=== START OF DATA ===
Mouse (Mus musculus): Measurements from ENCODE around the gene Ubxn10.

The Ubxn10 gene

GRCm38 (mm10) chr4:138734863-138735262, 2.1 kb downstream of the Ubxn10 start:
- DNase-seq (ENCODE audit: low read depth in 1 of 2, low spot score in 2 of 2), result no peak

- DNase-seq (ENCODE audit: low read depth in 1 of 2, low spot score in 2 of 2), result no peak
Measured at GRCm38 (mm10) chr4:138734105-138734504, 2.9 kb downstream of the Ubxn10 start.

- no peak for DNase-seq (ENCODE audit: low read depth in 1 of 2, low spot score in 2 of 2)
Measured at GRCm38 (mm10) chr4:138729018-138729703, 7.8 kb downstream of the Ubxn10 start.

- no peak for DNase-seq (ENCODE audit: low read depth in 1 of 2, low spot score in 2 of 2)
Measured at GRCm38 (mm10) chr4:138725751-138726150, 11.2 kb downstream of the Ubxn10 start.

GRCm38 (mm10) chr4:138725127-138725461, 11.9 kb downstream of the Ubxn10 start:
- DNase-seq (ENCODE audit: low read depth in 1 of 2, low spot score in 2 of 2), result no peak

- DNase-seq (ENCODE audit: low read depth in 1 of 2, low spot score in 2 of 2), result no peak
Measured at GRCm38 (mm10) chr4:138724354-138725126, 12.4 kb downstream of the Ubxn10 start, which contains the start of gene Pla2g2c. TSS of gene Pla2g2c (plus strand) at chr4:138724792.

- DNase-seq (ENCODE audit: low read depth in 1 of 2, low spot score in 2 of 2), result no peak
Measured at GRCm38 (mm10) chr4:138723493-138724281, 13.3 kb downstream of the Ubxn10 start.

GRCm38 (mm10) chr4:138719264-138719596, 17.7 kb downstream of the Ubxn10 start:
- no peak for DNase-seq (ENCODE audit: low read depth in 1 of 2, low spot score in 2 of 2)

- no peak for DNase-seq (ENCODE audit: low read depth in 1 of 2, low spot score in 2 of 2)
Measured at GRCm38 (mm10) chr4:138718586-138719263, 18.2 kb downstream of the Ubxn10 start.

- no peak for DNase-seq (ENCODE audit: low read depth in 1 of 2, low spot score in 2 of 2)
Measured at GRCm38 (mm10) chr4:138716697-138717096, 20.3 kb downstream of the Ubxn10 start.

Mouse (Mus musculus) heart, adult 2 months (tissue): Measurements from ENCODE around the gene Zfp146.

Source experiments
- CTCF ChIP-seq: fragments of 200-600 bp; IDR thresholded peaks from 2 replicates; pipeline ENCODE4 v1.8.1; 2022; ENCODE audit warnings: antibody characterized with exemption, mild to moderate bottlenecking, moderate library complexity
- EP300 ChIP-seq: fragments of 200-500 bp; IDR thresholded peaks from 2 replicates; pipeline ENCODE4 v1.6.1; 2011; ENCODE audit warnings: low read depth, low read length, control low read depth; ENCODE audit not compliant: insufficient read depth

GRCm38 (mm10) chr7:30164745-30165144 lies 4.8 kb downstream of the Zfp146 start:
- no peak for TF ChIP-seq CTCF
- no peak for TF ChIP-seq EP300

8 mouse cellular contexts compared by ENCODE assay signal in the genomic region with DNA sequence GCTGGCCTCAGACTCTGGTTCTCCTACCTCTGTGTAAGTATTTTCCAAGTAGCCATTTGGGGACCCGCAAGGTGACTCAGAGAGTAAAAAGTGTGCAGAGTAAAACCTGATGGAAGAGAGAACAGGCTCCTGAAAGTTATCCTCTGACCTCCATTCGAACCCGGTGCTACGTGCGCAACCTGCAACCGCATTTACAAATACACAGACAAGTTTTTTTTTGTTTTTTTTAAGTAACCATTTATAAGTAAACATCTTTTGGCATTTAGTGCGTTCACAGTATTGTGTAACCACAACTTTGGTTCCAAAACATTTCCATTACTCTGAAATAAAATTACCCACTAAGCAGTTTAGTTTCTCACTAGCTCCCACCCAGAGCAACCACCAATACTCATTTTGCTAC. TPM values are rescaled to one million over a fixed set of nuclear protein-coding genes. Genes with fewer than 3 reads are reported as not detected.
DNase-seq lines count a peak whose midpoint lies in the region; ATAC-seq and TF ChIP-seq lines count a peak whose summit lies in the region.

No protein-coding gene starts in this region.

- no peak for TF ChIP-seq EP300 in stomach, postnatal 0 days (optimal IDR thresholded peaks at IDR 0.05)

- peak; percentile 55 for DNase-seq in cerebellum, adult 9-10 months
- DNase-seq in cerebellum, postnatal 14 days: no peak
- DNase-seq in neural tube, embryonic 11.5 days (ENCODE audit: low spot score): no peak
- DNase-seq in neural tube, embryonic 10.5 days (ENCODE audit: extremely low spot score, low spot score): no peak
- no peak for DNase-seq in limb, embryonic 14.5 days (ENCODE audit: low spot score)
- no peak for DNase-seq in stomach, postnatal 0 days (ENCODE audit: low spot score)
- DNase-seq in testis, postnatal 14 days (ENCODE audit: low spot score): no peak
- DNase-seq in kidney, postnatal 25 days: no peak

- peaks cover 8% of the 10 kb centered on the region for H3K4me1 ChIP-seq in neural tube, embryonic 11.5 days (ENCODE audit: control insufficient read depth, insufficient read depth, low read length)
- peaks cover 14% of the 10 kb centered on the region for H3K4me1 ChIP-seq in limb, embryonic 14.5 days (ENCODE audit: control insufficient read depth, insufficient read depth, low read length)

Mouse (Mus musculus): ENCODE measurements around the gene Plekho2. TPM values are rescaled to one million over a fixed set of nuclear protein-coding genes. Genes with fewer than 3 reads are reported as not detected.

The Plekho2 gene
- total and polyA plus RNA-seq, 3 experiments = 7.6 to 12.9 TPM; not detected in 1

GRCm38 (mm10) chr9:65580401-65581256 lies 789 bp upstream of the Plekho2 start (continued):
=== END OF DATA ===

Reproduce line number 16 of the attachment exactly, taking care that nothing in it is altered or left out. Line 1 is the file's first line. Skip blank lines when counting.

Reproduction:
Measured at GRCm38 (mm10) chr4:138723493-138724281, 13.3 kb downstream of the Ubxn10 start.